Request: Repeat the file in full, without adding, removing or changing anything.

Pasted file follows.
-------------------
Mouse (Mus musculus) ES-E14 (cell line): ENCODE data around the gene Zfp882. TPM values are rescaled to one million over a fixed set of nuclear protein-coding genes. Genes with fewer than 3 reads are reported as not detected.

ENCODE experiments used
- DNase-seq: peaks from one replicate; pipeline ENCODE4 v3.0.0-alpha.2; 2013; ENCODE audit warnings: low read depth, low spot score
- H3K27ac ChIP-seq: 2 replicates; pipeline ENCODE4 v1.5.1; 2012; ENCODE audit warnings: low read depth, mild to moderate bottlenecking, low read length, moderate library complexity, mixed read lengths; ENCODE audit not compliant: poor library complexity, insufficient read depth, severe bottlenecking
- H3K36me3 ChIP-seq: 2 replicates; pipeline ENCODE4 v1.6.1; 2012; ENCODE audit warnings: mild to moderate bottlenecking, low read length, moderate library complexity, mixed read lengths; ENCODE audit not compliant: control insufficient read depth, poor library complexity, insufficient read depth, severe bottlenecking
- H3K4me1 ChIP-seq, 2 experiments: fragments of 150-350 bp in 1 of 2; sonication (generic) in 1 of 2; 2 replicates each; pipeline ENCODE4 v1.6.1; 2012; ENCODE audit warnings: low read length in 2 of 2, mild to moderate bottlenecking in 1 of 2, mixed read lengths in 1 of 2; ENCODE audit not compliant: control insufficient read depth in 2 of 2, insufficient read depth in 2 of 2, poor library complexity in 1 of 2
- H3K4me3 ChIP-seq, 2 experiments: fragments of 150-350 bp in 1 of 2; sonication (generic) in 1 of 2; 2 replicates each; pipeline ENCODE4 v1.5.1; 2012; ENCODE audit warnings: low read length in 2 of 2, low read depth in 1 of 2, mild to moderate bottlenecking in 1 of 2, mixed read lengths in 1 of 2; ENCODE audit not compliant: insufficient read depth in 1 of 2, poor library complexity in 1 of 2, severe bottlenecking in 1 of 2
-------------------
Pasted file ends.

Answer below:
Mouse (Mus musculus) ES-E14 (cell line): ENCODE data around the gene Zfp882. TPM values are rescaled to one million over a fixed set of nuclear protein-coding genes. Genes with fewer than 3 reads are reported as not detected.

ENCODE experiments used
- DNase-seq: peaks from one replicate; pipeline ENCODE4 v3.0.0-alpha.2; 2013; ENCODE audit warnings: low read depth, low spot score
- H3K27ac ChIP-seq: 2 replicates; pipeline ENCODE4 v1.5.1; 2012; ENCODE audit warnings: low read depth, mild to moderate bottlenecking, low read length, moderate library complexity, mixed read lengths; ENCODE audit not compliant: poor library complexity, insufficient read depth, severe bottlenecking
- H3K36me3 ChIP-seq: 2 replicates; pipeline ENCODE4 v1.6.1; 2012; ENCODE audit warnings: mild to moderate bottlenecking, low read length, moderate library complexity, mixed read lengths; ENCODE audit not compliant: control insufficient read depth, poor library complexity, insufficient read depth, severe bottlenecking
- H3K4me1 ChIP-seq, 2 experiments: fragments of 150-350 bp in 1 of 2; sonication (generic) in 1 of 2; 2 replicates each; pipeline ENCODE4 v1.6.1; 2012; ENCODE audit warnings: low read length in 2 of 2, mild to moderate bottlenecking in 1 of 2, mixed read lengths in 1 of 2; ENCODE audit not compliant: control insufficient read depth in 2 of 2, insufficient read depth in 2 of 2, poor library complexity in 1 of 2
- H3K4me3 ChIP-seq, 2 experiments: fragments of 150-350 bp in 1 of 2; sonication (generic) in 1 of 2; 2 replicates each; pipeline ENCODE4 v1.5.1; 2012; ENCODE audit warnings: low read length in 2 of 2, low read depth in 1 of 2, mild to moderate bottlenecking in 1 of 2, mixed read lengths in 1 of 2; ENCODE audit not compliant: insufficient read depth in 1 of 2, poor library complexity in 1 of 2, severe bottlenecking in 1 of 2